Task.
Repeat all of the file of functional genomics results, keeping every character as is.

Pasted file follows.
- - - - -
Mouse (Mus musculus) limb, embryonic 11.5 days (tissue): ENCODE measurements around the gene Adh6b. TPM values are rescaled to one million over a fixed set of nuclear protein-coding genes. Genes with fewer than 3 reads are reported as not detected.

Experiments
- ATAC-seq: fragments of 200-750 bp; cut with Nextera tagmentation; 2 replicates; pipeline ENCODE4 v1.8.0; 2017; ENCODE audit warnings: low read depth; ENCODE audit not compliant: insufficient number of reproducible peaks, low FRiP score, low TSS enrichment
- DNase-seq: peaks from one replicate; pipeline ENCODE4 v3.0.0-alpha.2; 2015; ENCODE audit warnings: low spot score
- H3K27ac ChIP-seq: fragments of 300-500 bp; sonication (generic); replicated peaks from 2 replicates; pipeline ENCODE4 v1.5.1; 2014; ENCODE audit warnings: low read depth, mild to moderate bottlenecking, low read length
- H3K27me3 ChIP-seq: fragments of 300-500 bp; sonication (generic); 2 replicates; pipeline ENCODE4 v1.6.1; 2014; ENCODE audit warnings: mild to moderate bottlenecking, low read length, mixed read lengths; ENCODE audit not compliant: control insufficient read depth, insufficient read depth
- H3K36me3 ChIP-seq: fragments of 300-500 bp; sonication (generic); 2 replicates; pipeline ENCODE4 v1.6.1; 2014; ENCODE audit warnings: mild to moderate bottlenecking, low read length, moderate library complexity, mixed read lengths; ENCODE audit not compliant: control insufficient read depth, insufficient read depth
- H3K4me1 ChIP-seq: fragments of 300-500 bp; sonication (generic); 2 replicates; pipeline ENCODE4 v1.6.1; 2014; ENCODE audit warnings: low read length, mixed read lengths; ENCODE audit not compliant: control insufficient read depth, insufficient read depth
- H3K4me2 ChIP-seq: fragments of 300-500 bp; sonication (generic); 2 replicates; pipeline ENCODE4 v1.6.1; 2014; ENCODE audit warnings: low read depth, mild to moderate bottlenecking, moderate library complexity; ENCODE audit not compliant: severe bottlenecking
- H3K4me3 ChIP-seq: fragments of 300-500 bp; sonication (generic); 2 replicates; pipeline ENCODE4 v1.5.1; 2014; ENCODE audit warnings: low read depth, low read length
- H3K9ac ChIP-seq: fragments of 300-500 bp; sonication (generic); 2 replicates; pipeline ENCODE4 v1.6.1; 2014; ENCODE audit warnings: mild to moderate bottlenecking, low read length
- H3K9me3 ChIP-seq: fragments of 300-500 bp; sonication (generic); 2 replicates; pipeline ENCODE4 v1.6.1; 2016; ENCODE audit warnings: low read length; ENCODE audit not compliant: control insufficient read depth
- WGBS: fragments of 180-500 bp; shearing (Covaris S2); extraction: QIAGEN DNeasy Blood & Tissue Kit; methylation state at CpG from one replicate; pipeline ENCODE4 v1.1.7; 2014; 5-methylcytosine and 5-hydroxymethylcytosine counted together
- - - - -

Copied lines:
Mouse (Mus musculus) limb, embryonic 11.5 days (tissue): ENCODE measurements around the gene Adh6b. TPM values are rescaled to one million over a fixed set of nuclear protein-coding genes. Genes with fewer than 3 reads are reported as not detected.

Experiments
- ATAC-seq: fragments of 200-750 bp; cut with Nextera tagmentation; 2 replicates; pipeline ENCODE4 v1.8.0; 2017; ENCODE audit warnings: low read depth; ENCODE audit not compliant: insufficient number of reproducible peaks, low FRiP score, low TSS enrichment
- DNase-seq: peaks from one replicate; pipeline ENCODE4 v3.0.0-alpha.2; 2015; ENCODE audit warnings: low spot score
- H3K27ac ChIP-seq: fragments of 300-500 bp; sonication (generic); replicated peaks from 2 replicates; pipeline ENCODE4 v1.5.1; 2014; ENCODE audit warnings: low read depth, mild to moderate bottlenecking, low read length
- H3K27me3 ChIP-seq: fragments of 300-500 bp; sonication (generic); 2 replicates; pipeline ENCODE4 v1.6.1; 2014; ENCODE audit warnings: mild to moderate bottlenecking, low read length, mixed read lengths; ENCODE audit not compliant: control insufficient read depth, insufficient read depth
- H3K36me3 ChIP-seq: fragments of 300-500 bp; sonication (generic); 2 replicates; pipeline ENCODE4 v1.6.1; 2014; ENCODE audit warnings: mild to moderate bottlenecking, low read length, moderate library complexity, mixed read lengths; ENCODE audit not compliant: control insufficient read depth, insufficient read depth
- H3K4me1 ChIP-seq: fragments of 300-500 bp; sonication (generic); 2 replicates; pipeline ENCODE4 v1.6.1; 2014; ENCODE audit warnings: low read length, mixed read lengths; ENCODE audit not compliant: control insufficient read depth, insufficient read depth
- H3K4me2 ChIP-seq: fragments of 300-500 bp; sonication (generic); 2 replicates; pipeline ENCODE4 v1.6.1; 2014; ENCODE audit warnings: low read depth, mild to moderate bottlenecking, moderate library complexity; ENCODE audit not compliant: severe bottlenecking
- H3K4me3 ChIP-seq: fragments of 300-500 bp; sonication (generic); 2 replicates; pipeline ENCODE4 v1.5.1; 2014; ENCODE audit warnings: low read depth, low read length
- H3K9ac ChIP-seq: fragments of 300-500 bp; sonication (generic); 2 replicates; pipeline ENCODE4 v1.6.1; 2014; ENCODE audit warnings: mild to moderate bottlenecking, low read length
- H3K9me3 ChIP-seq: fragments of 300-500 bp; sonication (generic); 2 replicates; pipeline ENCODE4 v1.6.1; 2016; ENCODE audit warnings: low read length; ENCODE audit not compliant: control insufficient read depth
- WGBS: fragments of 180-500 bp; shearing (Covaris S2); extraction: QIAGEN DNeasy Blood & Tissue Kit; methylation state at CpG from one replicate; pipeline ENCODE4 v1.1.7; 2014; 5-methylcytosine and 5-hydroxymethylcytosine counted together